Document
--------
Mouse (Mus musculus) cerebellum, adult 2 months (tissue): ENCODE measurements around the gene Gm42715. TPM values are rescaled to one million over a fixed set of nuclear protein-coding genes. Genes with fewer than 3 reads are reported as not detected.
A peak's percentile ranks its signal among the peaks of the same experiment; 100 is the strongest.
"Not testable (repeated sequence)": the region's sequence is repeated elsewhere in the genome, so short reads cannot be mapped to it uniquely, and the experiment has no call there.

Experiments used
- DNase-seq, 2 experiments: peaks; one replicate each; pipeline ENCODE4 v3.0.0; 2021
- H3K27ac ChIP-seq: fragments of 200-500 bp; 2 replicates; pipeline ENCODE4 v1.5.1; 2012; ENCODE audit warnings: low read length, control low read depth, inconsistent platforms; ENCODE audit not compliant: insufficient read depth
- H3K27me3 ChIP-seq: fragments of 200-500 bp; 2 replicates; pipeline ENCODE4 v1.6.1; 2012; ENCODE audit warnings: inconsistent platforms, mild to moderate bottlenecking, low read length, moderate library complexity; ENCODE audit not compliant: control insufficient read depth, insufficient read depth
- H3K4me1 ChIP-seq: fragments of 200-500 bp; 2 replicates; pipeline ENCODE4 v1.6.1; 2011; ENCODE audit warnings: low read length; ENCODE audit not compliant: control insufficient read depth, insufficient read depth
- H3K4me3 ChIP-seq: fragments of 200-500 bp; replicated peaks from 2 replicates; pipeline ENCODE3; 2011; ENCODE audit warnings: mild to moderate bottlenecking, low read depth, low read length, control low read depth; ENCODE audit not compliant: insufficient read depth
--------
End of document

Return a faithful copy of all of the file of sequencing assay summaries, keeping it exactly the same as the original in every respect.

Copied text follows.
Mouse (Mus musculus) cerebellum, adult 2 months (tissue): ENCODE measurements around the gene Gm42715. TPM values are rescaled to one million over a fixed set of nuclear protein-coding genes. Genes with fewer than 3 reads are reported as not detected.
A peak's percentile ranks its signal among the peaks of the same experiment; 100 is the strongest.
"Not testable (repeated sequence)": the region's sequence is repeated elsewhere in the genome, so short reads cannot be mapped to it uniquely, and the experiment has no call there.

Experiments used
- DNase-seq, 2 experiments: peaks; one replicate each; pipeline ENCODE4 v3.0.0; 2021
- H3K27ac ChIP-seq: fragments of 200-500 bp; 2 replicates; pipeline ENCODE4 v1.5.1; 2012; ENCODE audit warnings: low read length, control low read depth, inconsistent platforms; ENCODE audit not compliant: insufficient read depth
- H3K27me3 ChIP-seq: fragments of 200-500 bp; 2 replicates; pipeline ENCODE4 v1.6.1; 2012; ENCODE audit warnings: inconsistent platforms, mild to moderate bottlenecking, low read length, moderate library complexity; ENCODE audit not compliant: control insufficient read depth, insufficient read depth
- H3K4me1 ChIP-seq: fragments of 200-500 bp; 2 replicates; pipeline ENCODE4 v1.6.1; 2011; ENCODE audit warnings: low read length; ENCODE audit not compliant: control insufficient read depth, insufficient read depth
- H3K4me3 ChIP-seq: fragments of 200-500 bp; replicated peaks from 2 replicates; pipeline ENCODE3; 2011; ENCODE audit warnings: mild to moderate bottlenecking, low read depth, low read length, control low read depth; ENCODE audit not compliant: insufficient read depth